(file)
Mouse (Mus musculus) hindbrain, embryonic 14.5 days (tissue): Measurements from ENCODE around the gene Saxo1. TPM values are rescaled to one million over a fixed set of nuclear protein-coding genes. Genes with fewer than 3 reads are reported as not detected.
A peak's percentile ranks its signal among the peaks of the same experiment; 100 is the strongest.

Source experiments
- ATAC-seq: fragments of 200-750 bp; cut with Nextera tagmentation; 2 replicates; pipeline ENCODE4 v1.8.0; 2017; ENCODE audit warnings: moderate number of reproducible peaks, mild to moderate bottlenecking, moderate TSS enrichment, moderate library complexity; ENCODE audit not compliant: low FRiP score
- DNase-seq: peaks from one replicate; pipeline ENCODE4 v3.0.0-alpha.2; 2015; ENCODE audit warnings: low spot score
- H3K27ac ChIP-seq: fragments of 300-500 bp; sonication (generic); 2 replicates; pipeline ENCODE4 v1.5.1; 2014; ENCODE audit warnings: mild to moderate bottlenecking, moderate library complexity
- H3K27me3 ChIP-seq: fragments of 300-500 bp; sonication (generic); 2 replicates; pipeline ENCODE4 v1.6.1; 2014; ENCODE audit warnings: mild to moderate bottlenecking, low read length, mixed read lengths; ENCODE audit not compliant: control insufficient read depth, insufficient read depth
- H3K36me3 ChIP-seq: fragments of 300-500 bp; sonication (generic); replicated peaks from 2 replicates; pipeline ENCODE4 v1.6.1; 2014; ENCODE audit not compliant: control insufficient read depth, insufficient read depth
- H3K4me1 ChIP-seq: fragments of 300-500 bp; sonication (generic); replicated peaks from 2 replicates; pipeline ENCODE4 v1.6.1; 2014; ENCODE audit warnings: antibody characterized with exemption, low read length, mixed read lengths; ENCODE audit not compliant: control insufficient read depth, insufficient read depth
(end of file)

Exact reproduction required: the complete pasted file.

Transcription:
Mouse (Mus musculus) hindbrain, embryonic 14.5 days (tissue): Measurements from ENCODE around the gene Saxo1. TPM values are rescaled to one million over a fixed set of nuclear protein-coding genes. Genes with fewer than 3 reads are reported as not detected.
A peak's percentile ranks its signal among the peaks of the same experiment; 100 is the strongest.

Source experiments
- ATAC-seq: fragments of 200-750 bp; cut with Nextera tagmentation; 2 replicates; pipeline ENCODE4 v1.8.0; 2017; ENCODE audit warnings: moderate number of reproducible peaks, mild to moderate bottlenecking, moderate TSS enrichment, moderate library complexity; ENCODE audit not compliant: low FRiP score
- DNase-seq: peaks from one replicate; pipeline ENCODE4 v3.0.0-alpha.2; 2015; ENCODE audit warnings: low spot score
- H3K27ac ChIP-seq: fragments of 300-500 bp; sonication (generic); 2 replicates; pipeline ENCODE4 v1.5.1; 2014; ENCODE audit warnings: mild to moderate bottlenecking, moderate library complexity
- H3K27me3 ChIP-seq: fragments of 300-500 bp; sonication (generic); 2 replicates; pipeline ENCODE4 v1.6.1; 2014; ENCODE audit warnings: mild to moderate bottlenecking, low read length, mixed read lengths; ENCODE audit not compliant: control insufficient read depth, insufficient read depth
- H3K36me3 ChIP-seq: fragments of 300-500 bp; sonication (generic); replicated peaks from 2 replicates; pipeline ENCODE4 v1.6.1; 2014; ENCODE audit not compliant: control insufficient read depth, insufficient read depth
- H3K4me1 ChIP-seq: fragments of 300-500 bp; sonication (generic); replicated peaks from 2 replicates; pipeline ENCODE4 v1.6.1; 2014; ENCODE audit warnings: antibody characterized with exemption, low read length, mixed read lengths; ENCODE audit not compliant: control insufficient read depth, insufficient read depth